On 22 December, Stephanie Benzaquen-Gautier will defend her PhD thesis, entitled 'Images of Khmer Rouge Atrocities, 1975-2015. Visualizing the Crimes of Pol Pots' Regime in Transnational Contexts of Memory'. All who are interested are welcome to attend the ceremony.
Violent transformation of Cambodian society
The Khmer Rouge or Communist Party of Kampuchea came to power in April 1975 in the context of the Second Indochina War. Through extreme violence the new leadership implemented a radical transformation of Cambodian society, the effects of which keep affecting the population at many levels until today. This situation shapes to a great extent the understanding and recollection of the Khmer Rouge regime in Cambodia and abroad.
Visual history of Pol Pot's regime
Benzaquen-Gautier's study looks at forty years of visualization of Khmer Rouge atrocities. On the basis of a selected set of documentary and artistic images, she examines and historicizes “ways of seeing” the crimes of the Pol Pot’s regime in a changing memory landscape engaging the socialist, non-socialist, and post-socialist worlds and different interpretations of the notion of 'postcolonial'. It situates the analysis in a transnational realm emphasizing the interaction of Cambodians and non-Cambodians in the production and circulation of visual material.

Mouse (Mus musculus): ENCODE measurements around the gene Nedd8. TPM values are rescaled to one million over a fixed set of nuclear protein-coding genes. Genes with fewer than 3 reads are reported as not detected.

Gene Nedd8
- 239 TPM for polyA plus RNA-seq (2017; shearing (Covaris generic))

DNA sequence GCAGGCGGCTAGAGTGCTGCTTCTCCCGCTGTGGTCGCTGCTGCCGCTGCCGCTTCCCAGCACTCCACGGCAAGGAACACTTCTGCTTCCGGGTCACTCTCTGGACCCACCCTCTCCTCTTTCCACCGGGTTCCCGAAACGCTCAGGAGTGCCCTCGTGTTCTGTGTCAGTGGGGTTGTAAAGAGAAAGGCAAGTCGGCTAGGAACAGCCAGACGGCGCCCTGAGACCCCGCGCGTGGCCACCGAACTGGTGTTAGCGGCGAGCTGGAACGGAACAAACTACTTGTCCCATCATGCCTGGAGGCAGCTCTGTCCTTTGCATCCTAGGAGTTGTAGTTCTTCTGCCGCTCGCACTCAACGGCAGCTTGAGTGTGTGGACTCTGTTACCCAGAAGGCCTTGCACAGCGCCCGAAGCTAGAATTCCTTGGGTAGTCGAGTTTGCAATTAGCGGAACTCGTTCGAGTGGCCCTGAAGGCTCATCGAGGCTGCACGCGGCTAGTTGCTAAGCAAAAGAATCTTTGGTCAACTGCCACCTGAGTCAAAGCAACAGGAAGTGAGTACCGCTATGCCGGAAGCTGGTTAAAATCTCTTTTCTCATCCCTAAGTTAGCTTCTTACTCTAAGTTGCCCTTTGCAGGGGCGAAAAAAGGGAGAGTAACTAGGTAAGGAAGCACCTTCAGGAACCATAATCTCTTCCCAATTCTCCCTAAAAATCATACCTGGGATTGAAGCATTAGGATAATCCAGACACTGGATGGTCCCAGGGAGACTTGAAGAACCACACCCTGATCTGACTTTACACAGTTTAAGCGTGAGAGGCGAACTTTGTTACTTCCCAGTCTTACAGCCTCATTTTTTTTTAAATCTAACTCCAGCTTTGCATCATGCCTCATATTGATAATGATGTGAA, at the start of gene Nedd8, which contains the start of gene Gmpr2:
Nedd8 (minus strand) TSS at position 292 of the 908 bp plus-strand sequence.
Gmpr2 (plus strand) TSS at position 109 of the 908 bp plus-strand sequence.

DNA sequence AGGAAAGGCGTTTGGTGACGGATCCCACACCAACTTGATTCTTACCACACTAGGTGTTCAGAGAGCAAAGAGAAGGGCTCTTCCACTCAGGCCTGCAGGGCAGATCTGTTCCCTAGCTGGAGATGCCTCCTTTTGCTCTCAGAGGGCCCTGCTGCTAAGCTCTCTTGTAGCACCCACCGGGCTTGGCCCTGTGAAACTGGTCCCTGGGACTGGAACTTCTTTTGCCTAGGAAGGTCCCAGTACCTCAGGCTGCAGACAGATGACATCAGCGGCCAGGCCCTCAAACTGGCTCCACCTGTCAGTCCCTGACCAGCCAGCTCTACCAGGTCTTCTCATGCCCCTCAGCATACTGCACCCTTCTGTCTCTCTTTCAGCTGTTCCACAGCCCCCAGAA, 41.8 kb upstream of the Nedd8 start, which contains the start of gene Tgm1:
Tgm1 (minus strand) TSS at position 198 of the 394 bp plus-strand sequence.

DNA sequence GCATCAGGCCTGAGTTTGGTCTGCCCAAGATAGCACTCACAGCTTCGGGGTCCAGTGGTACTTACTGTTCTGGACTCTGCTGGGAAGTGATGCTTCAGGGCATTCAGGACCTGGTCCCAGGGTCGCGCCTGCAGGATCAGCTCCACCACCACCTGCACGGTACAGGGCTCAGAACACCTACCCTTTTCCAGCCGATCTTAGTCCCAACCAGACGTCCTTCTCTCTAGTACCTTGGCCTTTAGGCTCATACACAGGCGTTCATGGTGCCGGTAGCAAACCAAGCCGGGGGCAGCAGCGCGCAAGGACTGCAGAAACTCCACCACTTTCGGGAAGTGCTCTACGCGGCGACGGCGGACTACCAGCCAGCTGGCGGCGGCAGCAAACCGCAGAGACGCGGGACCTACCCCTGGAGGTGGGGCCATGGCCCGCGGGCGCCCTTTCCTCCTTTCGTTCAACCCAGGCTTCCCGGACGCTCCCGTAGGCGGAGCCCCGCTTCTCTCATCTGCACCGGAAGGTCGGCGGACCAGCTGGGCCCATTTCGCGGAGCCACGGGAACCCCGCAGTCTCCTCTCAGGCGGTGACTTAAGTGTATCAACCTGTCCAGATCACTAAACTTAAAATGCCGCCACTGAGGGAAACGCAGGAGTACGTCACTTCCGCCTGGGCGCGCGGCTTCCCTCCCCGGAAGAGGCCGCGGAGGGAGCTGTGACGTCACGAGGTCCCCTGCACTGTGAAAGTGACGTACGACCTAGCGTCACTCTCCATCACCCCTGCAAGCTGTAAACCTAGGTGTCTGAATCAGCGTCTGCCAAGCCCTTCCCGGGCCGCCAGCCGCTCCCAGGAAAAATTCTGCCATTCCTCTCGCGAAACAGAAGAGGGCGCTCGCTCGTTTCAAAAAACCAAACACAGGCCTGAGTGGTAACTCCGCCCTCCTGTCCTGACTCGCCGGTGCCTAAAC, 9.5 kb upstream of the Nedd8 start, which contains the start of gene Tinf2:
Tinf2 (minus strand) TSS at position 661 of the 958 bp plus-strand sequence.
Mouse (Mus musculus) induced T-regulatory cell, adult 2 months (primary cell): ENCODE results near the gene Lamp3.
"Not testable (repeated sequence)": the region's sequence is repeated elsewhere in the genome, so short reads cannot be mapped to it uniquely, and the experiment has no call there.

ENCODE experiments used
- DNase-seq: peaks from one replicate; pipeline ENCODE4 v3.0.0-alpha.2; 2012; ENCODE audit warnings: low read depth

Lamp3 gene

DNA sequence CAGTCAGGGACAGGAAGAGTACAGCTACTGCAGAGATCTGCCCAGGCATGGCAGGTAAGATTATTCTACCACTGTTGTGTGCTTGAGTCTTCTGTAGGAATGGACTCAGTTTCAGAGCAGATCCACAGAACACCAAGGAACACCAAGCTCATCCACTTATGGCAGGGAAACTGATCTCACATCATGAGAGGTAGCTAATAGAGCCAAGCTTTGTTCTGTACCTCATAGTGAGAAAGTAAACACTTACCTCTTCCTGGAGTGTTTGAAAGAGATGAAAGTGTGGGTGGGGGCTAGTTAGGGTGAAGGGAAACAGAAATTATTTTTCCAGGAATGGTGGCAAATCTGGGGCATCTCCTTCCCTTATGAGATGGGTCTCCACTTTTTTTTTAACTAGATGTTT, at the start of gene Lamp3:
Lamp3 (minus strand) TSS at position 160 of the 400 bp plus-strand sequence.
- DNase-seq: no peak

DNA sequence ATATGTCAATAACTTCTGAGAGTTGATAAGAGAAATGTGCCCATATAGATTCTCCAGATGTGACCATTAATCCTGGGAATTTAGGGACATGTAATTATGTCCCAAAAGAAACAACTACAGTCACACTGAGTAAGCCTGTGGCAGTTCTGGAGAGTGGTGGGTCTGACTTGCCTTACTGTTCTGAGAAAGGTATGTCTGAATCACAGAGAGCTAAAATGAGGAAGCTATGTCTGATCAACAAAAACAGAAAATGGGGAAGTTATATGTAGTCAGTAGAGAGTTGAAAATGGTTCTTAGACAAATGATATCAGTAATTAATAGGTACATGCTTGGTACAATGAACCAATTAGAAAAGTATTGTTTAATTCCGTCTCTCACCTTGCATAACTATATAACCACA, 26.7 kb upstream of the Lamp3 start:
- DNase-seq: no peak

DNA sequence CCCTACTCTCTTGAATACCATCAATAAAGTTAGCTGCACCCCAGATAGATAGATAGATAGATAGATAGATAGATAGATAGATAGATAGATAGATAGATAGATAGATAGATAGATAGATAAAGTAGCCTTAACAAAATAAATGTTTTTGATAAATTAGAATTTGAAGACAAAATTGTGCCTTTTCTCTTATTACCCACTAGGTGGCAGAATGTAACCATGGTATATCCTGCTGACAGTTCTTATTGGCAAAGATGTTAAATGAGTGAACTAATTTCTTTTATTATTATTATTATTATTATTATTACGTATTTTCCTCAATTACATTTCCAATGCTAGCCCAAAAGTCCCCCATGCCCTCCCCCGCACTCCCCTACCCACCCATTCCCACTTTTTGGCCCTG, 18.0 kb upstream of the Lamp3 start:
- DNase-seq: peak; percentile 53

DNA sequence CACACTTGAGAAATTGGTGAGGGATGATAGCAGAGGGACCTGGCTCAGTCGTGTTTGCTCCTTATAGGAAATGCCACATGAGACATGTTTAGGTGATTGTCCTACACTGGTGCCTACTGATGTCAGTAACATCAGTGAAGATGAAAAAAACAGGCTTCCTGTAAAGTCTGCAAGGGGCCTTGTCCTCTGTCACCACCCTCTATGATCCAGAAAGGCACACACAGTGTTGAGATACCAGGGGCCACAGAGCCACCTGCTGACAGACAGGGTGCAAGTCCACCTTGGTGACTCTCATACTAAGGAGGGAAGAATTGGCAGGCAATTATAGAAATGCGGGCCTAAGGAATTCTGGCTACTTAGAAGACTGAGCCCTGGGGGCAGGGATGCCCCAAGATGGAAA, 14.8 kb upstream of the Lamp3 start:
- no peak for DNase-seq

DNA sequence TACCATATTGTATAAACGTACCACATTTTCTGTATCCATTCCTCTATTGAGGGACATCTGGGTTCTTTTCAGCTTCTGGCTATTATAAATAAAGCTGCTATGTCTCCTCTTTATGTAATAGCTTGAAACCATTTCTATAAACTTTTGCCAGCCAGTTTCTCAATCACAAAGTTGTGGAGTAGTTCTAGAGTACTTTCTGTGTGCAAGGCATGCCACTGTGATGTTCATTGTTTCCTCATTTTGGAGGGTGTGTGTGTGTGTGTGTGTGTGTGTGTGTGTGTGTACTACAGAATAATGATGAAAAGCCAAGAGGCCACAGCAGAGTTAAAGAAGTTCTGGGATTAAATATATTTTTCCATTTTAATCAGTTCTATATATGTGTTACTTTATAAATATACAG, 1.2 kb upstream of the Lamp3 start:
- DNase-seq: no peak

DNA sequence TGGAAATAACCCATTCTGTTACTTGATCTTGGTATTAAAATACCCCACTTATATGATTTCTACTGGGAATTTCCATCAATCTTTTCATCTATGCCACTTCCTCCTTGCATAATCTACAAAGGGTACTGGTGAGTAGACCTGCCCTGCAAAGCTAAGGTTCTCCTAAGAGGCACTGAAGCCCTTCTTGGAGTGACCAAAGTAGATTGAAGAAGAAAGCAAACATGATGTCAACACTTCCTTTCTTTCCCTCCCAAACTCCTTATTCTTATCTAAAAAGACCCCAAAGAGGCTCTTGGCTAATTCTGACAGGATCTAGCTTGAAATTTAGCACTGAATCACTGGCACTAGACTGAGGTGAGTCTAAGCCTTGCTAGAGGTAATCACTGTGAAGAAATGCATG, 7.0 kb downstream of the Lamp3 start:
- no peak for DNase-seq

Through five empirical cases, this study clarifies the different processes of transnational memorialization of Khmer Rouge atrocities that have been taking place in the visual realm over the past decades: on the one hand, the multiplication and diversification of stakeholders, media of expression, and narratives attached to images; on the other hand, the centralization and institutionalization of memory through monopolies, claims over ownership and legitimacy, and the establishment of new structures of participation. Benzaquen-Gautier also points at the long process still ahead before Khmer Rouge-related visual culture becomes a disciplinary field providing, beyond reductionist images, a deeper understanding of what happened in Cambodia.
In a more general sense, this study shows the impact of iconic representations on our understanding and recollection of genocide: the role of visual culture itself in creating the invisibility and non-representability of mass atrocities as well as the violence of memory politics itself in the present.
More information about Stéphanie's research can also be found on her profile-page at the United States Holocaust Memorial Museum (USHMM)-website.
The public defense will take place on December 22, 2016 at 15:30h in the Senaatzaal at the Aula of the Erasmus University Rotterdam (address: Burgemeester Oudlaan 50, 3062 PA Rotterdam).
The digital version of Stéphanie's thesis will be available shortly after the defense at the Erasmus University Rotterdam's institutional repository (RePub). As the permanent internet-address (URL) is not available yet, this link already shows the abstract and later on will show the RePub address.